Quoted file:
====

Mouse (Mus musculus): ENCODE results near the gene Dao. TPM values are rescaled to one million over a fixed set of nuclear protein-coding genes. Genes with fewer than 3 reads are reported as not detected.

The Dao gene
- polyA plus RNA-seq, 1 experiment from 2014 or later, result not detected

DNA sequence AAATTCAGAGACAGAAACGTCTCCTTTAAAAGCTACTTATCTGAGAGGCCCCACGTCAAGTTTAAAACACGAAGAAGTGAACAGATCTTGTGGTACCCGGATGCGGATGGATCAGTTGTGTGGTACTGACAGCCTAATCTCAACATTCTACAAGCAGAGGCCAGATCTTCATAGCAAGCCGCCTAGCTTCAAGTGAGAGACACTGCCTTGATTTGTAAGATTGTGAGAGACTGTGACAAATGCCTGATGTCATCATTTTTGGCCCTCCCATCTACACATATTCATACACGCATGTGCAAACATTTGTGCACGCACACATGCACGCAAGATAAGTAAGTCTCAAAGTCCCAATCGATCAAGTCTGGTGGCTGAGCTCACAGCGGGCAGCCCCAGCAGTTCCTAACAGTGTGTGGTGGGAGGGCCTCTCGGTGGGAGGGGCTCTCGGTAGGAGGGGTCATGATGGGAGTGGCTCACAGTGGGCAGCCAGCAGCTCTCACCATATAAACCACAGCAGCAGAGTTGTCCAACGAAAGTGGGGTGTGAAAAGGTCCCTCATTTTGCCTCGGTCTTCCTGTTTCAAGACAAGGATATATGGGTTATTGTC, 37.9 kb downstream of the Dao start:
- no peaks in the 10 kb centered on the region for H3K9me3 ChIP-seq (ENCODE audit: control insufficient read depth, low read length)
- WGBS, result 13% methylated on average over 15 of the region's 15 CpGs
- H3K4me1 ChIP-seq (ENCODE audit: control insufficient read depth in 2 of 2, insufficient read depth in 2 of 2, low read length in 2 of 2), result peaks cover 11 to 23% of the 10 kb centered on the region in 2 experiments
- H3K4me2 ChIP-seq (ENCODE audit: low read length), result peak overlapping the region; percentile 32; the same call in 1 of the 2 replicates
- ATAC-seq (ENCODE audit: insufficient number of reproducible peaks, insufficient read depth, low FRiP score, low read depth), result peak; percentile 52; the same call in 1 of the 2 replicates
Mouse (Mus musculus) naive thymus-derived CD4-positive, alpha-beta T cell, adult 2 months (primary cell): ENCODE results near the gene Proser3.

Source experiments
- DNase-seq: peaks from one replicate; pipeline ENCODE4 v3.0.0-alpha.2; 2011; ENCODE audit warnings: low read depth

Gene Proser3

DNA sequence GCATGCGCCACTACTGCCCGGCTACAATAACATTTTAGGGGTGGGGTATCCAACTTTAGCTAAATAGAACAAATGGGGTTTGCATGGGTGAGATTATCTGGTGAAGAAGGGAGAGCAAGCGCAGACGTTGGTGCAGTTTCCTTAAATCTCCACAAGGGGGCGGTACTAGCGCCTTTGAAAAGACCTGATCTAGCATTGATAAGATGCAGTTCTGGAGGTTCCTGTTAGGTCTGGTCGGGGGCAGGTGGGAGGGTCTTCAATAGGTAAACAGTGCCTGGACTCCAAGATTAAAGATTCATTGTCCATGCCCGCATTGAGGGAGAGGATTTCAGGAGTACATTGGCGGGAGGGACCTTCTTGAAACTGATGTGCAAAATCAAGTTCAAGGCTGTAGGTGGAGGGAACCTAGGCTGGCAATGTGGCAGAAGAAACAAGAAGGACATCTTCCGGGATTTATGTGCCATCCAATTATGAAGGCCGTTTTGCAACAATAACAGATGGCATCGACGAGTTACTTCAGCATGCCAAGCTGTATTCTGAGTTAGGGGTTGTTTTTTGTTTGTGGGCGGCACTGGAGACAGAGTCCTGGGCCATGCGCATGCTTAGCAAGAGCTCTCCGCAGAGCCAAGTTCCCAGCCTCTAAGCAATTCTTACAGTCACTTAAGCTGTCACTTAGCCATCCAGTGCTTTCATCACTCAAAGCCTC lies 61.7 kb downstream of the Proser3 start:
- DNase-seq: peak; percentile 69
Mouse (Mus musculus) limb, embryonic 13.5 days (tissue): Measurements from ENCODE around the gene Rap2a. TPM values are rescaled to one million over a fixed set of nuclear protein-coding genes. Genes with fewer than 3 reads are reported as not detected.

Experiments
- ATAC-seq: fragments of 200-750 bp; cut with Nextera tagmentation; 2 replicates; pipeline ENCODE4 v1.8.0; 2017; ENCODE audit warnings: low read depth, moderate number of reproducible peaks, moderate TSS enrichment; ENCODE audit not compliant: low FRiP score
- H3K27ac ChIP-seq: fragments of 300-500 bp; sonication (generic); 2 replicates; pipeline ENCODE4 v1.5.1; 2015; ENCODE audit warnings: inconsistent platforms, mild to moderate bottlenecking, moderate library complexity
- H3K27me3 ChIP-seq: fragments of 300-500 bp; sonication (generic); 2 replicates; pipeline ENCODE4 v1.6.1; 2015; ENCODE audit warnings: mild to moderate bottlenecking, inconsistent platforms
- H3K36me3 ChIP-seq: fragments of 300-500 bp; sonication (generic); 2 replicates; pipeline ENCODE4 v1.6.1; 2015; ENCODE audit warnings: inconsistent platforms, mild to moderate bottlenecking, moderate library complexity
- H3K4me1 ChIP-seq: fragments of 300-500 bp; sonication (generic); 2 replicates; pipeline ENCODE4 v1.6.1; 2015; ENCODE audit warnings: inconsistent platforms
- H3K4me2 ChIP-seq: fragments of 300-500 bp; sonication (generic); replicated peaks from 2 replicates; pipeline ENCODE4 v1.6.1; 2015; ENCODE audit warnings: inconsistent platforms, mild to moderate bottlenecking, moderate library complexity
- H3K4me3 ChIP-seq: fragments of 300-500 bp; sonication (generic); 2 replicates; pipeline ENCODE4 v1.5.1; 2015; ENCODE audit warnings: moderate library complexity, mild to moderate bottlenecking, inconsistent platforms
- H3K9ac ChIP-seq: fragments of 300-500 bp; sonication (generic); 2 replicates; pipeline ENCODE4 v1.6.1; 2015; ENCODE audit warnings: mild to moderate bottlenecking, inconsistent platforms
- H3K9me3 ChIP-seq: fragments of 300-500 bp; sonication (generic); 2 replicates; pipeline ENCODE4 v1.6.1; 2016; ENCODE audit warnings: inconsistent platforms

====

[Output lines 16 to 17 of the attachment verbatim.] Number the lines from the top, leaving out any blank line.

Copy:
Mouse (Mus musculus) limb, embryonic 13.5 days (tissue): Measurements from ENCODE around the gene Rap2a. TPM values are rescaled to one million over a fixed set of nuclear protein-coding genes. Genes with fewer than 3 reads are reported as not detected.

Experiments